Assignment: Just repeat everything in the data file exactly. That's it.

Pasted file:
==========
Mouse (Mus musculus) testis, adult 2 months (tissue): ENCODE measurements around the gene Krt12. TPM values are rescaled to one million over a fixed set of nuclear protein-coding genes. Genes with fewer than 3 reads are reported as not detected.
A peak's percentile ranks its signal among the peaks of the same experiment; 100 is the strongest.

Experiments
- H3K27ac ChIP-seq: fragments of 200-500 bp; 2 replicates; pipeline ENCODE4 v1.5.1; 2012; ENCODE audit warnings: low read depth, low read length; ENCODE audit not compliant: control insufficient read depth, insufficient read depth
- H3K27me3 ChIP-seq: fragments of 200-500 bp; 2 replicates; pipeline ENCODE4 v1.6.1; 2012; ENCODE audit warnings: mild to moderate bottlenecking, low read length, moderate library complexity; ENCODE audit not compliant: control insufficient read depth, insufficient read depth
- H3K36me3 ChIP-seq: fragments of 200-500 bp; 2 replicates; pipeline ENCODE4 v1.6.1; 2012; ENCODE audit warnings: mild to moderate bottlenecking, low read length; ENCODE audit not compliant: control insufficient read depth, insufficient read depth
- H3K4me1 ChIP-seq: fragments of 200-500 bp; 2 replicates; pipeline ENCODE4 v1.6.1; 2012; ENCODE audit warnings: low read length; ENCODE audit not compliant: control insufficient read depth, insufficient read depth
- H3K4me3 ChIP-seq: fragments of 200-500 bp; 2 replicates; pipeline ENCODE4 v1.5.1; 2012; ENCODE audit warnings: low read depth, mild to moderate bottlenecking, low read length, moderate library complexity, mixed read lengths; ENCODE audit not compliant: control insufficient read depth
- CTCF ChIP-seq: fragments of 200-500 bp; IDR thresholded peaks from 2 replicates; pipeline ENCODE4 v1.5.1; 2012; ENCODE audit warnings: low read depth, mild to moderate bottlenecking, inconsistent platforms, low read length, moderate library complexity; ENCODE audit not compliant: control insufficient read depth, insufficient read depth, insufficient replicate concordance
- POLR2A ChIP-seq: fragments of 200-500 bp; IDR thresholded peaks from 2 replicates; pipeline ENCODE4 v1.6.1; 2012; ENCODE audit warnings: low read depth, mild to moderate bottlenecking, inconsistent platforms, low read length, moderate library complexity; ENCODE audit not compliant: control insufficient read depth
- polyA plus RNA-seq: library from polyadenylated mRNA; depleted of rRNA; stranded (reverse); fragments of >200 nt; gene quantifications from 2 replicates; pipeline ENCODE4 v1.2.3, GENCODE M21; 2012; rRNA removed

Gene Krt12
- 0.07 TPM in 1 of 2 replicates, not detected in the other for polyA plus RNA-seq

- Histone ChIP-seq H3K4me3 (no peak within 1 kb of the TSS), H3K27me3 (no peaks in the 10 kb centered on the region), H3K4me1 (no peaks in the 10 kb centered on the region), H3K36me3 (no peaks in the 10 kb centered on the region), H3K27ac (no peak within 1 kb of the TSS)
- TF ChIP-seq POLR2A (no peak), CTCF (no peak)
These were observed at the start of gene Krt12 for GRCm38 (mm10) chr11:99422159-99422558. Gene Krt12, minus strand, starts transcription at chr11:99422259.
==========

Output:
Mouse (Mus musculus) testis, adult 2 months (tissue): ENCODE measurements around the gene Krt12. TPM values are rescaled to one million over a fixed set of nuclear protein-coding genes. Genes with fewer than 3 reads are reported as not detected.
A peak's percentile ranks its signal among the peaks of the same experiment; 100 is the strongest.

Experiments
- H3K27ac ChIP-seq: fragments of 200-500 bp; 2 replicates; pipeline ENCODE4 v1.5.1; 2012; ENCODE audit warnings: low read depth, low read length; ENCODE audit not compliant: control insufficient read depth, insufficient read depth
- H3K27me3 ChIP-seq: fragments of 200-500 bp; 2 replicates; pipeline ENCODE4 v1.6.1; 2012; ENCODE audit warnings: mild to moderate bottlenecking, low read length, moderate library complexity; ENCODE audit not compliant: control insufficient read depth, insufficient read depth
- H3K36me3 ChIP-seq: fragments of 200-500 bp; 2 replicates; pipeline ENCODE4 v1.6.1; 2012; ENCODE audit warnings: mild to moderate bottlenecking, low read length; ENCODE audit not compliant: control insufficient read depth, insufficient read depth
- H3K4me1 ChIP-seq: fragments of 200-500 bp; 2 replicates; pipeline ENCODE4 v1.6.1; 2012; ENCODE audit warnings: low read length; ENCODE audit not compliant: control insufficient read depth, insufficient read depth
- H3K4me3 ChIP-seq: fragments of 200-500 bp; 2 replicates; pipeline ENCODE4 v1.5.1; 2012; ENCODE audit warnings: low read depth, mild to moderate bottlenecking, low read length, moderate library complexity, mixed read lengths; ENCODE audit not compliant: control insufficient read depth
- CTCF ChIP-seq: fragments of 200-500 bp; IDR thresholded peaks from 2 replicates; pipeline ENCODE4 v1.5.1; 2012; ENCODE audit warnings: low read depth, mild to moderate bottlenecking, inconsistent platforms, low read length, moderate library complexity; ENCODE audit not compliant: control insufficient read depth, insufficient read depth, insufficient replicate concordance
- POLR2A ChIP-seq: fragments of 200-500 bp; IDR thresholded peaks from 2 replicates; pipeline ENCODE4 v1.6.1; 2012; ENCODE audit warnings: low read depth, mild to moderate bottlenecking, inconsistent platforms, low read length, moderate library complexity; ENCODE audit not compliant: control insufficient read depth
- polyA plus RNA-seq: library from polyadenylated mRNA; depleted of rRNA; stranded (reverse); fragments of >200 nt; gene quantifications from 2 replicates; pipeline ENCODE4 v1.2.3, GENCODE M21; 2012; rRNA removed

Gene Krt12
- 0.07 TPM in 1 of 2 replicates, not detected in the other for polyA plus RNA-seq

- Histone ChIP-seq H3K4me3 (no peak within 1 kb of the TSS), H3K27me3 (no peaks in the 10 kb centered on the region), H3K4me1 (no peaks in the 10 kb centered on the region), H3K36me3 (no peaks in the 10 kb centered on the region), H3K27ac (no peak within 1 kb of the TSS)
- TF ChIP-seq POLR2A (no peak), CTCF (no peak)
These were observed at the start of gene Krt12 for GRCm38 (mm10) chr11:99422159-99422558. Gene Krt12, minus strand, starts transcription at chr11:99422259.